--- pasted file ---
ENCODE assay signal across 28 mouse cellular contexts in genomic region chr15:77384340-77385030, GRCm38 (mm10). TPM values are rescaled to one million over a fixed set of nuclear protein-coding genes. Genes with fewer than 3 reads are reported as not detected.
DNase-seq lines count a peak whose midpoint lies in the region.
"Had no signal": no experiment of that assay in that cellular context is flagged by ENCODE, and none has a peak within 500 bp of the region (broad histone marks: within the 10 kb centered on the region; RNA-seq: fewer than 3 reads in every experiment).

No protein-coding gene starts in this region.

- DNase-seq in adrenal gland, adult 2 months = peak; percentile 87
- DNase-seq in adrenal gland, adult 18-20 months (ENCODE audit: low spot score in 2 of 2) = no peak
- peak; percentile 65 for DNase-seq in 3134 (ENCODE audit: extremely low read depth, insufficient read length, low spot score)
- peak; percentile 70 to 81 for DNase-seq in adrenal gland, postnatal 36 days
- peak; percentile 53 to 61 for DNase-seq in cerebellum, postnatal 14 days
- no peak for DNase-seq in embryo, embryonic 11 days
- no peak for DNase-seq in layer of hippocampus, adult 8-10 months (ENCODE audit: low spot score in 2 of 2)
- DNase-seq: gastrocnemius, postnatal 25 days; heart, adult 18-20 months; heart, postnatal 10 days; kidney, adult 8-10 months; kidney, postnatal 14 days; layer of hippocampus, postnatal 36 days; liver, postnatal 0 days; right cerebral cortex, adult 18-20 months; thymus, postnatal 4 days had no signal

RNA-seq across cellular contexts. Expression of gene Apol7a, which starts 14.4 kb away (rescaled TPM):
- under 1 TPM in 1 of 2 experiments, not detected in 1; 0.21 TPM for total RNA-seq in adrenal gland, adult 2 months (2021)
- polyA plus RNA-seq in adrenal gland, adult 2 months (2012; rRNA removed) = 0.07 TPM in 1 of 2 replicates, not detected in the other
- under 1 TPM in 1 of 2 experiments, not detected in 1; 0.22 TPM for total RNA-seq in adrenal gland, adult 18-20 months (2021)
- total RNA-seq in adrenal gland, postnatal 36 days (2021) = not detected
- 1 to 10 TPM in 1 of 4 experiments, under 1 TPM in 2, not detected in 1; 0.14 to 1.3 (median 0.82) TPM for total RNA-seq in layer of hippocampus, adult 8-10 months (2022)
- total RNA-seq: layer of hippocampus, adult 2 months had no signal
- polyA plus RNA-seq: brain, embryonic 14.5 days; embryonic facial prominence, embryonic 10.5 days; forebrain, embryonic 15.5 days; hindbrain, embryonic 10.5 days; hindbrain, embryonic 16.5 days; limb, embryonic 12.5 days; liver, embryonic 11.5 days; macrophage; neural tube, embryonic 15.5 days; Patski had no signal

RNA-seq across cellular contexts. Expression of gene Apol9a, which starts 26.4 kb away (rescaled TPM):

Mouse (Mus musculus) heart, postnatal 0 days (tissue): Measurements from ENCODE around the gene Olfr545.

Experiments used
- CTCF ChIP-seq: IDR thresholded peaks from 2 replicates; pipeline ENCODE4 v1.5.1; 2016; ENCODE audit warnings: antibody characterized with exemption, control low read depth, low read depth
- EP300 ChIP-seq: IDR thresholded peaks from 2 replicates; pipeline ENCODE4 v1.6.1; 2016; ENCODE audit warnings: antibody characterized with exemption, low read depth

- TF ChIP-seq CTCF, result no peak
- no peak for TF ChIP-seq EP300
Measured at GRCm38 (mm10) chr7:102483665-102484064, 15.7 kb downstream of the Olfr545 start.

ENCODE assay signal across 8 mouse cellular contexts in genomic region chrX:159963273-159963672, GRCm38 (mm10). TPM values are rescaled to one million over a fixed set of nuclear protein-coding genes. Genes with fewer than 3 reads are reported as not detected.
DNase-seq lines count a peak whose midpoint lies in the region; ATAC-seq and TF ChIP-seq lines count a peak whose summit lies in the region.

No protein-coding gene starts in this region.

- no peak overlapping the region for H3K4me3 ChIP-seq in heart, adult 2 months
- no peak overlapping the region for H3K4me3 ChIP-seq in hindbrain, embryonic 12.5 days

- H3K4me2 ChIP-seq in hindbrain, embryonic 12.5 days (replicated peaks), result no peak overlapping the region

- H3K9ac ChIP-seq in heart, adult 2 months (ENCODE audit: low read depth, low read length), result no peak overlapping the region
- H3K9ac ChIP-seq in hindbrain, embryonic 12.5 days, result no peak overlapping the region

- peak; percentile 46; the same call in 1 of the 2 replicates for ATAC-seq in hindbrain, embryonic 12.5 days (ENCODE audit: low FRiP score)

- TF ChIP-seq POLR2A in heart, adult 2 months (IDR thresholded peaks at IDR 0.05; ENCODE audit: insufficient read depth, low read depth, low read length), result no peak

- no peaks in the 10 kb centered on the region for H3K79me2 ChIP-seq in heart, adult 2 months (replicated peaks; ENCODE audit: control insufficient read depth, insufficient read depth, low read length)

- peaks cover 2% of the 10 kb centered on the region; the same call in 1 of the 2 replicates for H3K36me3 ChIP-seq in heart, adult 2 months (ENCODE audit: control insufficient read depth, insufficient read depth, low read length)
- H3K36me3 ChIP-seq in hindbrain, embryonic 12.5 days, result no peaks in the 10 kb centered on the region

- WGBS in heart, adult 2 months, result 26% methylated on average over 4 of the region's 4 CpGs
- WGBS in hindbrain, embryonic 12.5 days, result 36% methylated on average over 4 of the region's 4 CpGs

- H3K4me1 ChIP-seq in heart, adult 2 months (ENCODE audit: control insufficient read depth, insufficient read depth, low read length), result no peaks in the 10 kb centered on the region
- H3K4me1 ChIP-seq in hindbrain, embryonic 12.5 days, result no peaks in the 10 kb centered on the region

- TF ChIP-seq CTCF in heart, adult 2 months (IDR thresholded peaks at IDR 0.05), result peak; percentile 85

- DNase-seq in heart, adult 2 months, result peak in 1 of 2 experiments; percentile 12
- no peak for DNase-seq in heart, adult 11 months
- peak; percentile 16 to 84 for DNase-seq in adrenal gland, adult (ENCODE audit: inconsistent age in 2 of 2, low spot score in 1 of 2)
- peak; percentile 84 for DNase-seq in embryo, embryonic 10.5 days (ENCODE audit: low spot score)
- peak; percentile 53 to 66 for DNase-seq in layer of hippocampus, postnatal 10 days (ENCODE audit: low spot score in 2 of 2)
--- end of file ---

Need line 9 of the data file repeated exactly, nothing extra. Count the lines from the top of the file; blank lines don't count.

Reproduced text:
- peak; percentile 53 to 61 for DNase-seq in cerebellum, postnatal 14 days